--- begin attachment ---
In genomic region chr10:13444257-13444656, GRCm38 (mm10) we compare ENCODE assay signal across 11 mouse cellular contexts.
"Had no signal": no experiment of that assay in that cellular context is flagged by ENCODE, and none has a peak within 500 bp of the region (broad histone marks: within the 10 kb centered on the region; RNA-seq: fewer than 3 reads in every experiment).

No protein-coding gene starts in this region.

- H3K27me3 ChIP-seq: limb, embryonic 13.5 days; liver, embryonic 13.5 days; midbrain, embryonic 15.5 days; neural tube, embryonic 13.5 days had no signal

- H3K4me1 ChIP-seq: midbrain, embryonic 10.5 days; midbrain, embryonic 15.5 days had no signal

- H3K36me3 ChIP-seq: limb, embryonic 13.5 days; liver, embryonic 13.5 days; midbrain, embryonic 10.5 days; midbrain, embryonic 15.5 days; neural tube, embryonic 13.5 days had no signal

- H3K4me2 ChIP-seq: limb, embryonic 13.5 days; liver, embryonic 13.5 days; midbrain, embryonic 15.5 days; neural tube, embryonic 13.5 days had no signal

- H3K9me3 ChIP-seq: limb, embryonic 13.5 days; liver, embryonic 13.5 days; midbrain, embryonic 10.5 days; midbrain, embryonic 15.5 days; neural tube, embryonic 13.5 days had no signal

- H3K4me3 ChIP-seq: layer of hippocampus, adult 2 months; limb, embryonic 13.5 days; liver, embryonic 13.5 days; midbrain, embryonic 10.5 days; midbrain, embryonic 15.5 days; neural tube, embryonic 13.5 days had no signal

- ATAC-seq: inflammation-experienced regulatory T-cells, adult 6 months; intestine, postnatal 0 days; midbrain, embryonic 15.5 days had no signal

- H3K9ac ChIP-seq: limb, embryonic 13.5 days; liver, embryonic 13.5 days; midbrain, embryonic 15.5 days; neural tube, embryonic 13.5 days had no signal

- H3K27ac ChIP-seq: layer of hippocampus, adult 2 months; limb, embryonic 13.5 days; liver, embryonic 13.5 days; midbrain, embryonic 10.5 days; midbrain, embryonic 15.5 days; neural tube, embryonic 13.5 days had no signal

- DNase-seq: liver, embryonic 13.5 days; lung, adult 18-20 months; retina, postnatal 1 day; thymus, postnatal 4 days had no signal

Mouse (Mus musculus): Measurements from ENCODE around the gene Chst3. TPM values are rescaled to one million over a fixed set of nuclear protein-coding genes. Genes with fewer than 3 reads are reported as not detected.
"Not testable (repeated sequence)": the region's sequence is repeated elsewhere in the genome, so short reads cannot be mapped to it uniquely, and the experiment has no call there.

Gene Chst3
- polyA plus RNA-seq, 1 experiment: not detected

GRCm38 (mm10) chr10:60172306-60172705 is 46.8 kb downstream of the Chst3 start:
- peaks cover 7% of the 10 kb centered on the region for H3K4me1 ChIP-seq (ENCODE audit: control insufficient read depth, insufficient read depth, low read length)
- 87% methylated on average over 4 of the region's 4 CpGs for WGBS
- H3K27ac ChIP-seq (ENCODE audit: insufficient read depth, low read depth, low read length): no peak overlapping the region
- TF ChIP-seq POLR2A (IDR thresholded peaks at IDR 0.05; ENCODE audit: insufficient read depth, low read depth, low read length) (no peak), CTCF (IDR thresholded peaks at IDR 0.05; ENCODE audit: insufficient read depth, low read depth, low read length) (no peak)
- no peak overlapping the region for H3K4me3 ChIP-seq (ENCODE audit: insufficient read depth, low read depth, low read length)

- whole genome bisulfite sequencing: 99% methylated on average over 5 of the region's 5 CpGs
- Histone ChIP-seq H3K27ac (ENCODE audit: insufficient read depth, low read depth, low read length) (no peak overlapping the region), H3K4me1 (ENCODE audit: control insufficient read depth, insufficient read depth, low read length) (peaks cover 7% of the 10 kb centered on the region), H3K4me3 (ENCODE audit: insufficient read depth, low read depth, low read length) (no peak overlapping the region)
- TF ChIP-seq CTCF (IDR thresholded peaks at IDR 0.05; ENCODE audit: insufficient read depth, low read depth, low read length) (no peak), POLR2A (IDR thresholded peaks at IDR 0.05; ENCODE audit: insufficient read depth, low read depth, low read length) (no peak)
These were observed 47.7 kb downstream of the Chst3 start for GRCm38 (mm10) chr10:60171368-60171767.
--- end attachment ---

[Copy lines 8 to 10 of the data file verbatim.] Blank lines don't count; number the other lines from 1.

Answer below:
- H3K9me3 ChIP-seq: limb, embryonic 13.5 days; liver, embryonic 13.5 days; midbrain, embryonic 10.5 days; midbrain, embryonic 15.5 days; neural tube, embryonic 13.5 days had no signal

- H3K4me3 ChIP-seq: layer of hippocampus, adult 2 months; limb, embryonic 13.5 days; liver, embryonic 13.5 days; midbrain, embryonic 10.5 days; midbrain, embryonic 15.5 days; neural tube, embryonic 13.5 days had no signal

- ATAC-seq: inflammation-experienced regulatory T-cells, adult 6 months; intestine, postnatal 0 days; midbrain, embryonic 15.5 days had no signal